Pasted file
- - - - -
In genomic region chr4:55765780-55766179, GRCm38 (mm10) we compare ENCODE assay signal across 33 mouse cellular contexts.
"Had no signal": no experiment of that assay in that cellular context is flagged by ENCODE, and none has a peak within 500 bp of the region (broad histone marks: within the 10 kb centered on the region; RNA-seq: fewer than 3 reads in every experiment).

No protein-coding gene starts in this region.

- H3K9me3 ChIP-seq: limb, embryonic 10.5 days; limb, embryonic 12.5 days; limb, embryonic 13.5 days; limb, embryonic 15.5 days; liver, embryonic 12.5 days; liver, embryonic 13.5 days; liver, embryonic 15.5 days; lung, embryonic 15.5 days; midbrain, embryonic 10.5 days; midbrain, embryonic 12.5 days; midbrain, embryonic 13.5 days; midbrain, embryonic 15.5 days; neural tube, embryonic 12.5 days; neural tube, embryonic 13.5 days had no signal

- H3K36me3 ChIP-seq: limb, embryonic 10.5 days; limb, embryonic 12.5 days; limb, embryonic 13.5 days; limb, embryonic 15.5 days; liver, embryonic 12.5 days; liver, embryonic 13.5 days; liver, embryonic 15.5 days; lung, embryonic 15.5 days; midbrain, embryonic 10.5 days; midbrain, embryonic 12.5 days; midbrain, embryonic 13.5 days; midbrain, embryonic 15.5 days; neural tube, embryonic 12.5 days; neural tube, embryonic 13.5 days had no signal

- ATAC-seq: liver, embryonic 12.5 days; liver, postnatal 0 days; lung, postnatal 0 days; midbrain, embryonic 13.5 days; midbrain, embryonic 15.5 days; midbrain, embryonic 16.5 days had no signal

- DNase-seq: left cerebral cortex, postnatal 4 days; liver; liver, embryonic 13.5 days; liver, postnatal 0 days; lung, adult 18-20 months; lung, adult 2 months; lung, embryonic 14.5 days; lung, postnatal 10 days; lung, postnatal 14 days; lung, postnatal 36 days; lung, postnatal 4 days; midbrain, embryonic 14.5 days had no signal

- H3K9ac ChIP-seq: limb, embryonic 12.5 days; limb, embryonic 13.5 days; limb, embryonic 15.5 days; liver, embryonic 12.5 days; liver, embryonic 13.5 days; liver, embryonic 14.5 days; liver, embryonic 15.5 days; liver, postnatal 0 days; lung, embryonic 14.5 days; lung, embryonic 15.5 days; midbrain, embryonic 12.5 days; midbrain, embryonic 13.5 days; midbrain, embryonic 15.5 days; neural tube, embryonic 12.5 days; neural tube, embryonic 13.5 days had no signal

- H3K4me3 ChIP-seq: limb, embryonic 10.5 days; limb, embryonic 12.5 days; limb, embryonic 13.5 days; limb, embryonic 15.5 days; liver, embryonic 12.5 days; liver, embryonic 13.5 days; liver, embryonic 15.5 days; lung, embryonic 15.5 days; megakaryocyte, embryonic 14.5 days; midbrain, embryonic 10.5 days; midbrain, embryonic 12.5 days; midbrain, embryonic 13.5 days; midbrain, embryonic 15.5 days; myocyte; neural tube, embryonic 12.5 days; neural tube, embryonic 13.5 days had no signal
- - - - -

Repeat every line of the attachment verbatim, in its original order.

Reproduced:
In genomic region chr4:55765780-55766179, GRCm38 (mm10) we compare ENCODE assay signal across 33 mouse cellular contexts.
"Had no signal": no experiment of that assay in that cellular context is flagged by ENCODE, and none has a peak within 500 bp of the region (broad histone marks: within the 10 kb centered on the region; RNA-seq: fewer than 3 reads in every experiment).

No protein-coding gene starts in this region.

- H3K9me3 ChIP-seq: limb, embryonic 10.5 days; limb, embryonic 12.5 days; limb, embryonic 13.5 days; limb, embryonic 15.5 days; liver, embryonic 12.5 days; liver, embryonic 13.5 days; liver, embryonic 15.5 days; lung, embryonic 15.5 days; midbrain, embryonic 10.5 days; midbrain, embryonic 12.5 days; midbrain, embryonic 13.5 days; midbrain, embryonic 15.5 days; neural tube, embryonic 12.5 days; neural tube, embryonic 13.5 days had no signal

- H3K36me3 ChIP-seq: limb, embryonic 10.5 days; limb, embryonic 12.5 days; limb, embryonic 13.5 days; limb, embryonic 15.5 days; liver, embryonic 12.5 days; liver, embryonic 13.5 days; liver, embryonic 15.5 days; lung, embryonic 15.5 days; midbrain, embryonic 10.5 days; midbrain, embryonic 12.5 days; midbrain, embryonic 13.5 days; midbrain, embryonic 15.5 days; neural tube, embryonic 12.5 days; neural tube, embryonic 13.5 days had no signal

- ATAC-seq: liver, embryonic 12.5 days; liver, postnatal 0 days; lung, postnatal 0 days; midbrain, embryonic 13.5 days; midbrain, embryonic 15.5 days; midbrain, embryonic 16.5 days had no signal

- DNase-seq: left cerebral cortex, postnatal 4 days; liver; liver, embryonic 13.5 days; liver, postnatal 0 days; lung, adult 18-20 months; lung, adult 2 months; lung, embryonic 14.5 days; lung, postnatal 10 days; lung, postnatal 14 days; lung, postnatal 36 days; lung, postnatal 4 days; midbrain, embryonic 14.5 days had no signal

- H3K9ac ChIP-seq: limb, embryonic 12.5 days; limb, embryonic 13.5 days; limb, embryonic 15.5 days; liver, embryonic 12.5 days; liver, embryonic 13.5 days; liver, embryonic 14.5 days; liver, embryonic 15.5 days; liver, postnatal 0 days; lung, embryonic 14.5 days; lung, embryonic 15.5 days; midbrain, embryonic 12.5 days; midbrain, embryonic 13.5 days; midbrain, embryonic 15.5 days; neural tube, embryonic 12.5 days; neural tube, embryonic 13.5 days had no signal

- H3K4me3 ChIP-seq: limb, embryonic 10.5 days; limb, embryonic 12.5 days; limb, embryonic 13.5 days; limb, embryonic 15.5 days; liver, embryonic 12.5 days; liver, embryonic 13.5 days; liver, embryonic 15.5 days; lung, embryonic 15.5 days; megakaryocyte, embryonic 14.5 days; midbrain, embryonic 10.5 days; midbrain, embryonic 12.5 days; midbrain, embryonic 13.5 days; midbrain, embryonic 15.5 days; myocyte; neural tube, embryonic 12.5 days; neural tube, embryonic 13.5 days had no signal